CCS Chair of MFA Integrated Design Discusses How Students are Fighting for Mobility Equity in Detroit
Detroit organizations and CCS MFA Integrated Design students are busy working to improve access to transportation for Detroiters through their project, "2030 Detroit Equitable Mobility."Detroit organizations and CCS MFA Integrated Design students are busy working to improve access to transportation for Detroiters through their project, "2030 Detroit Equitable Mobility."
Which Way Forward? Equitable Mobility for Detroit in 2030
The 2030 Detroit Equitable Mobility, a joint project by the College for Creative Studies (CCS), Design Core Detroit, Ford Motor Company and the communications agency GTB has, is on display at the Smithsonian Design Museum as a part of the Road Ahead exhibition.
Salon.com Reports on the Importance of Graduate Design Education
Attaining your graduate degree in design is an investment in your future - a launching point. Salon.com recently reported on "Why designers have arrived in corporate boardrooms" stating "Make no mistake — these are not typical designers, they are armed with graduate degrees in business, strategy and design."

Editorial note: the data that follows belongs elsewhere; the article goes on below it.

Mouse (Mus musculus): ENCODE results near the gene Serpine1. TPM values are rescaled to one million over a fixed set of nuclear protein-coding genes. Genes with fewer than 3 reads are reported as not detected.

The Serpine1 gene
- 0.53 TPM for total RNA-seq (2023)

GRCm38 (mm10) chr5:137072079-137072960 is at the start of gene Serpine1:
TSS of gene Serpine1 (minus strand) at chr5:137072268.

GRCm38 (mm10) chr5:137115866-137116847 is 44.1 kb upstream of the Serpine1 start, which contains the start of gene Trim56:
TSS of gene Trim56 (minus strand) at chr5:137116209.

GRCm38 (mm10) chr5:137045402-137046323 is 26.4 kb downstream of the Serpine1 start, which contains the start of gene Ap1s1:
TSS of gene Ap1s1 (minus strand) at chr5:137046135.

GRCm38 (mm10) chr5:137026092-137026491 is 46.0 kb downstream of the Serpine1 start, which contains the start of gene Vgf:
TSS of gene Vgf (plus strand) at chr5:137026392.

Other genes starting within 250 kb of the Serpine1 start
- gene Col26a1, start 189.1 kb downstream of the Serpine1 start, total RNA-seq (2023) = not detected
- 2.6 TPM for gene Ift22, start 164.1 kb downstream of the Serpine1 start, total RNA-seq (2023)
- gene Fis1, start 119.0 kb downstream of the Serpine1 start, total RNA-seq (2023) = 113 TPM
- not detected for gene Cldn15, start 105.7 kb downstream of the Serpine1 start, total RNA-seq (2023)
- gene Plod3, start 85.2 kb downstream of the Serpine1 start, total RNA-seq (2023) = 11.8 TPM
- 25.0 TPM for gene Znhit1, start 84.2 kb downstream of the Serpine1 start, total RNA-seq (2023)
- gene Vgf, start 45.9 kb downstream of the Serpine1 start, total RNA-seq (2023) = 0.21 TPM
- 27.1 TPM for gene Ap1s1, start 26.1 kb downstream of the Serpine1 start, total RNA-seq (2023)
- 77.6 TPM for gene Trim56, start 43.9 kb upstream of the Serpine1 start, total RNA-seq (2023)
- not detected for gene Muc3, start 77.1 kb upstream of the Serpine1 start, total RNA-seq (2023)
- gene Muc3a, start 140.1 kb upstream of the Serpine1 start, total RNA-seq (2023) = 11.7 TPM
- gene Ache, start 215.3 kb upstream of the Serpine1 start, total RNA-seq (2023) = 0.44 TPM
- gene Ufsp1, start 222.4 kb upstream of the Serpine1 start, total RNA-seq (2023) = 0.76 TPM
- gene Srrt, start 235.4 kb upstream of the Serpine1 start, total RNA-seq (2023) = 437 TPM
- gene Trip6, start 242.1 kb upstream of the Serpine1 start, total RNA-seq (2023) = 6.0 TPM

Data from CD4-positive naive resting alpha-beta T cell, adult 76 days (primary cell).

MFA Integrated Design students participate in the Detroit City of Design Equitable Mobility Lab
MFA Integrated Design students are currently participating in the Detroit City of Design Equitable Mobility Lab. This is a collaborative partnership led by Design Core Detroit that will unite key Detroit educators, industry leaders, policymakers and community stakeholders.
Product Design & MFA Integrated Design Chairs serve as advisors for Ministry of Education scholarship
Vincenzo Iavicoli, Professor and Chair of Product Design and Maria Luisa Rossi, MFA Chair of Integrated Design, were invited to serve as advisors in the Ministry of Education Scholarship Program for Overseas Study in Arts and Design (SPOSAD).
CCS MFA Integrated Design Thesis Project Tackles the Needs of the Blind
DiMilia, a graduate of CCS’s MFA program in Integrated Design, wanted to create something for people whose disabilities, and the potential of their remaining abilities, are often overlooked by product design. ARIS, a sensor inserted into the user’s shoe coupled with a phone application, utilizes the remaining senses of people who are blind or have low vision and, according to DiMilia, pushes their potential even further.